In the next few days, I started to think seriously about quitting tea completely. As I observed closely, the connection between my habit and the emotional aspects of drinking tea became evident. It wasn’t merely about the drink itself; it was about the routine, the comfort, and the association of tea with moments of solace and relaxation. So, I had to accept the reality that breaking free from the grasp of tea would not be easy. It was a habit so deeply ingrained in me that it was impossible to think of life without tea. As I thought about the journey ahead, two compelling reasons fueled my determination to quit tea:

The first reason was the one I have already mentioned, which was my desire to reduce sugar intake and consequently reduce my calorie consumption.

The second reason was a desire to reduce dependency on tea and to break the addiction to it. Tea can indeed be addictive because it contains caffeine. Whenever I had a headache, I used to drink tea to get some relief. Surprisingly, I also got headaches whenever I missed a scheduled cup of tea. Since quitting tea cold turkey seemed impractical, I devised a strategy to reduce one cup at a time. Here were my usual tea timings:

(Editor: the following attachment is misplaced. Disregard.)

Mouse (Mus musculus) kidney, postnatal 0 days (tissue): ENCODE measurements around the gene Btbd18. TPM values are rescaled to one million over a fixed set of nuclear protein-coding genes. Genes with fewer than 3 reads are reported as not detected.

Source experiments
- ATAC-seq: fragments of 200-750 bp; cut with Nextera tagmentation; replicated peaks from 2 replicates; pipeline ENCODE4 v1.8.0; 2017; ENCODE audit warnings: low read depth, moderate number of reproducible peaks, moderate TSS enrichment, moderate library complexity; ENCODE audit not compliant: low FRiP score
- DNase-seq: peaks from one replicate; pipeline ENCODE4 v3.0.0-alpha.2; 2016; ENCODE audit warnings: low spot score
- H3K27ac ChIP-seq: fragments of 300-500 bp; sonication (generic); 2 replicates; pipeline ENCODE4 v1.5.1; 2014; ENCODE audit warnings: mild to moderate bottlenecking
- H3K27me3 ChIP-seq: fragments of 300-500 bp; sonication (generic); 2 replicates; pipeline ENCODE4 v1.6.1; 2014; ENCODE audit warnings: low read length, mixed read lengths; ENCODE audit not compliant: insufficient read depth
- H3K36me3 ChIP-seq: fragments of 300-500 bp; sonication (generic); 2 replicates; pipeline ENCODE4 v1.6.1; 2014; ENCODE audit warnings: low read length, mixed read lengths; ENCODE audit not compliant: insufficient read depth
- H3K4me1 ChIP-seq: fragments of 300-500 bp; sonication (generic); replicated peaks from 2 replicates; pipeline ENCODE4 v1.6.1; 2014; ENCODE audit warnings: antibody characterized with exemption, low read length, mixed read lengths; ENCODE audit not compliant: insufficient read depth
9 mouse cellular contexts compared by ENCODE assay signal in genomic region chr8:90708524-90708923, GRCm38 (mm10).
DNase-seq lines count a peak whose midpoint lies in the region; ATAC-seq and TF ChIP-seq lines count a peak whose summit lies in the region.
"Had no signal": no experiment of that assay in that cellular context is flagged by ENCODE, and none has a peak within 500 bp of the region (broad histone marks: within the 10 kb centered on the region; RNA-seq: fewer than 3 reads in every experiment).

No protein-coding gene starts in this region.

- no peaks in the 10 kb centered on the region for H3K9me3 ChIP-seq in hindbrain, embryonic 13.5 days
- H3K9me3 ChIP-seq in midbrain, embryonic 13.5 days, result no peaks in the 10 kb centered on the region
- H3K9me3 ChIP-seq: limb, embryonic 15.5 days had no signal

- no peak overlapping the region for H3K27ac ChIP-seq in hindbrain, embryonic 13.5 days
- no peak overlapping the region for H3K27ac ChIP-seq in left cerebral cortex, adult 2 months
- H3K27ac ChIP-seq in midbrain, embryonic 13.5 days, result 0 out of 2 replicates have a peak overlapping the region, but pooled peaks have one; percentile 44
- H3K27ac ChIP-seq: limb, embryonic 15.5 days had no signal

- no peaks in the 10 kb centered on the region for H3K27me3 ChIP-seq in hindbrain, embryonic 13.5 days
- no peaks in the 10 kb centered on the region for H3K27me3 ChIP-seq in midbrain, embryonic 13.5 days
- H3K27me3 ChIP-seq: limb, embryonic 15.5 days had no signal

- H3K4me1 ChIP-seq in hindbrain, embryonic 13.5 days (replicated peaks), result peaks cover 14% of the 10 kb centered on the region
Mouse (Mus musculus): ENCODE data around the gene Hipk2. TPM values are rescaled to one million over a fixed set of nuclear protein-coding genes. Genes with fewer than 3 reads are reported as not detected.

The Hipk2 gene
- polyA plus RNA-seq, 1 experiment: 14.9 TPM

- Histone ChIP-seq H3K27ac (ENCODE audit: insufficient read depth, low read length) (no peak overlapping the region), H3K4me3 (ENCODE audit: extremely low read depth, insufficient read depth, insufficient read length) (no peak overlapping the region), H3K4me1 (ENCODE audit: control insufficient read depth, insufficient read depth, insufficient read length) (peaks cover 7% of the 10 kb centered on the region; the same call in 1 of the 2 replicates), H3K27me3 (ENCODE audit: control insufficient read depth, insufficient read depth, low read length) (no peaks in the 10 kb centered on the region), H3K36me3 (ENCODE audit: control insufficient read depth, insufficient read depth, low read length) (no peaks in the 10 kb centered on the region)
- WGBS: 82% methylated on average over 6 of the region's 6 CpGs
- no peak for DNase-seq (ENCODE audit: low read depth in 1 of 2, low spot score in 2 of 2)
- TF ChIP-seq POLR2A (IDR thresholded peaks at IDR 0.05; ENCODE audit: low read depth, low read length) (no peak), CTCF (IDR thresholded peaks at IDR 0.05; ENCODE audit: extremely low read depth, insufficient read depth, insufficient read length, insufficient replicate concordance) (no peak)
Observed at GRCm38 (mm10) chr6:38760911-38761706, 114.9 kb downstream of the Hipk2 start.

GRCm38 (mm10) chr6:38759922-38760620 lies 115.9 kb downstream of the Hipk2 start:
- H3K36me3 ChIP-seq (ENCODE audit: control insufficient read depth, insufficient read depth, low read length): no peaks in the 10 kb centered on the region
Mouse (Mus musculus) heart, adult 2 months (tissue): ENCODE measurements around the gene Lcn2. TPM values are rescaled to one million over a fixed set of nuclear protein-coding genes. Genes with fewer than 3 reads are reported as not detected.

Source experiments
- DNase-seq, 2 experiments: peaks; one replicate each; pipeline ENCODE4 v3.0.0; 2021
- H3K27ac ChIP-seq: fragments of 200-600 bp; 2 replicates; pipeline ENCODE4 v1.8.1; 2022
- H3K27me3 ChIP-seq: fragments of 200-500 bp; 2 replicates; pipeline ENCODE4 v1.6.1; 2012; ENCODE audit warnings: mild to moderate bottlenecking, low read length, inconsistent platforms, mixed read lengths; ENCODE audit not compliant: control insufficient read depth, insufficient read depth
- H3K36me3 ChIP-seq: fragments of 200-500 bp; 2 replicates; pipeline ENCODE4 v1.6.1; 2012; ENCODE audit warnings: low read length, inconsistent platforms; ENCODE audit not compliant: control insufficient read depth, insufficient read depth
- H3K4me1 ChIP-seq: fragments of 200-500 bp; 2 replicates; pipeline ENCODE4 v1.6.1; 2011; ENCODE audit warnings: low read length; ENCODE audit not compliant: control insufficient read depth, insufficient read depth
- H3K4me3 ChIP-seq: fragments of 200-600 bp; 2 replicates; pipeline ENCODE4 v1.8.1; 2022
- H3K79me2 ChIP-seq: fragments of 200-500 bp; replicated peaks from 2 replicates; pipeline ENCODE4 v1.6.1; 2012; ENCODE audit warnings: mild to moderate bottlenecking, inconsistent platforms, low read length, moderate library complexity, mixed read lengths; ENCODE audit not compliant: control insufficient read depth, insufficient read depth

• 7:30 am  (with breakfast at home)
  • 11:00 am (before lunch)
  • 2:00 pm  (post lunch)
  • 5:00 pm   
  • 7:00 pm
  • 9:00 pm  (before dinner)

I decided to start by eliminating my 9:00 p.m. cup of tea. For the next 7 days, I committed myself to this adjustment. I was successful in doing that, and I drank only 5 cups of tea in those 7 days. In the next 7 days that followed, I eliminated the 7:00 p.m. cup of tea. Again, I was successful in doing that and I drank only four cups of tea in those 7 days. This gradual reduction of tea continued until only the morning cup remained. Over a period of 5 weeks, I had eliminated five cups of tea.